It was Yoshiro Mori, who became prime minister in April of 2000, who formed a friendship with Putin, who had just been elected the next president of Russia. When the allotted 30 minutes for their first meeting had elapsed, an aide came to say that time was up, but Putin brushed him away. The main purpose of Mori’s visit to Russia was to discuss Putin’s visit to Japan, but the following general meeting ended without a date having been set. The Russian side had promised to provide an answer before Mori returned to Japan, but at the joint press conference after their meeting Putin said, “The time for my visit to Japan will be decided by the foreign ministries of both countries,” reading directly from a memo by Ministry of Foreign Affairs which had been handed to him immediately beforehand.
That night, Mori and Putin watched the ice hockey World Championship, which St. Petersburg was hosting. During a break in the game, Mori buttonholed Putin and tried to get him to make a definite promise to visit Japan, but someone intervened and blocked Mori’s move. Mori, a former rugby player, approached Putin anyway, saying to the unknown Russian interloper, “Get out of the way. I’ve got something to discuss with Vladimir” and then told Putin, “I think you really want to visit Japan, but that the people around you won’t let you go. That’s how things used to be done in the old Soviet Union. This is Russia now, not the Soviet Union. This can’t be how things are.”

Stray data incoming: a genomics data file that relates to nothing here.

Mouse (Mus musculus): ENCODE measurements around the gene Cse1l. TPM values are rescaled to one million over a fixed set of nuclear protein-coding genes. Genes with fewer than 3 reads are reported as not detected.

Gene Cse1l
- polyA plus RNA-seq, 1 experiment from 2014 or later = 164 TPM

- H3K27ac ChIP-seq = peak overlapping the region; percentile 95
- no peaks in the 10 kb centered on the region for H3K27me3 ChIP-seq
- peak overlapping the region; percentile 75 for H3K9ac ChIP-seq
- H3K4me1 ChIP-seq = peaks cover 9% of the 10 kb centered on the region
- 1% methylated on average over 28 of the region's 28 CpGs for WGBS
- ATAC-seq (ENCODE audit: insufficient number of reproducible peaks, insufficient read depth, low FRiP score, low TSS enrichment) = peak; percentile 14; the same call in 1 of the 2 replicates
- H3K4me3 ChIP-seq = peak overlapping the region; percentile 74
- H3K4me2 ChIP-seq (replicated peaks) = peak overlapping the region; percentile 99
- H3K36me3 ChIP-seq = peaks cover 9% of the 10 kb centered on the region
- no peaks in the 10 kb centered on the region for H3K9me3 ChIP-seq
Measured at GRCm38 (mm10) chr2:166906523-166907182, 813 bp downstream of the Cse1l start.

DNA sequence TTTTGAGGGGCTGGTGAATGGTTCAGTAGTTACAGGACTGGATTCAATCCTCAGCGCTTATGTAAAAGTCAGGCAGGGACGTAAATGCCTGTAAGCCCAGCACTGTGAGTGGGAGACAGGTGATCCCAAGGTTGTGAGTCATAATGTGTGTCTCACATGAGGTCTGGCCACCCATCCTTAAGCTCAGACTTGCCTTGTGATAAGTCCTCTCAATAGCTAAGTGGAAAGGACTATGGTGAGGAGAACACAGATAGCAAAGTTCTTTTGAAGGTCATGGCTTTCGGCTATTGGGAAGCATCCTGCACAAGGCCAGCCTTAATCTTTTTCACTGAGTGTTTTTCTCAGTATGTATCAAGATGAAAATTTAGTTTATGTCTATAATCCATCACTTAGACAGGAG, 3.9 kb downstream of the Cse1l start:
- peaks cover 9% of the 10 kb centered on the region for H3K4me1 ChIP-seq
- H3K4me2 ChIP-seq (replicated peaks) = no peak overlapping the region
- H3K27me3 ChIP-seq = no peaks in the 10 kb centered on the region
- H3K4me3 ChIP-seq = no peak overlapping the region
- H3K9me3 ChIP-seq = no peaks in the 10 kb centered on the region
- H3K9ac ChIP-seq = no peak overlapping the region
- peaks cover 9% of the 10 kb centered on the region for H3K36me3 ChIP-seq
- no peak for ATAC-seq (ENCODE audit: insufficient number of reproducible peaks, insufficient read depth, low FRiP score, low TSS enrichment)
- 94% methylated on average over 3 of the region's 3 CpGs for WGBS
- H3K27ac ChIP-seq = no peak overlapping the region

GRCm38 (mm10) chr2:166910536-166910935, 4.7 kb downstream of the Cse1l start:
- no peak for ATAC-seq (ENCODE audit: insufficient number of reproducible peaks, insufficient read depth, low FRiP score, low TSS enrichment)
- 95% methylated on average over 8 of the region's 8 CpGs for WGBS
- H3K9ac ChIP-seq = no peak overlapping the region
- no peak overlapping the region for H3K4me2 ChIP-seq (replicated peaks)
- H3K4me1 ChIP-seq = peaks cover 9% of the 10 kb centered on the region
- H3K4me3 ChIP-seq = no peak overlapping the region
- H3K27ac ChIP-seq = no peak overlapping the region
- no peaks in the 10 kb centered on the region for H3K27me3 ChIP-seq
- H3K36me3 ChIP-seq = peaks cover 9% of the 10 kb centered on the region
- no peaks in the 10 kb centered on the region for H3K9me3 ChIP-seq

Putin ultimately accepted Mori’s invitation to have direct talks, and announced his intention just before his visit to Japan. “This wouldn’t be rude, would it?” Putin had asked. “I don’t mind at all,” Mori answered, smiling. Finally, on September 3, Putin descended the staircase from his presidential plane at Haneda Airport and shook hands with Mori, who was waiting to welcome him. Mori continued to deepen his friendly relationship with Putin thereafter, saying “Putin is like a Japanese person from the old days. Maybe it’s because he does judo. In some ways he can be hard to please, but he’s a man who keeps his promises.”
A year after he became prime minister, Mori visited Irkutsk signed a statement with President Putin that affirmed, in writing, the legal validity of the Japan-Soviet Union Joint Declaration, and the two nations agreed to the handover of Shikotan Island and the Habomai Islands following the conclusion of a Russia-Japan peace treaty.
However, Mori resigned just one month later and the Japan-Russia negotiations were handed over to Junichiro Koizumi, who was unable to continue progress on the territorial issue. Dmitri Medvedev became the Russian president in 2008, at which point the Northern Territory issue retreated fully into the background.
When Shinzo Abe made his comeback in 2012, becoming prime minister for a second time, he publicly announced that the resolution of the Northern Territories issue was a “political mission.” With the help of his predecessor, Mori, Abe has deepened his friendly relations with Putin, who had assumed office for a second time like Abe. Will this be the moment that the territorial issue can be resolved?
Masataka Mine is a political staff writer with the Sankei Shimbun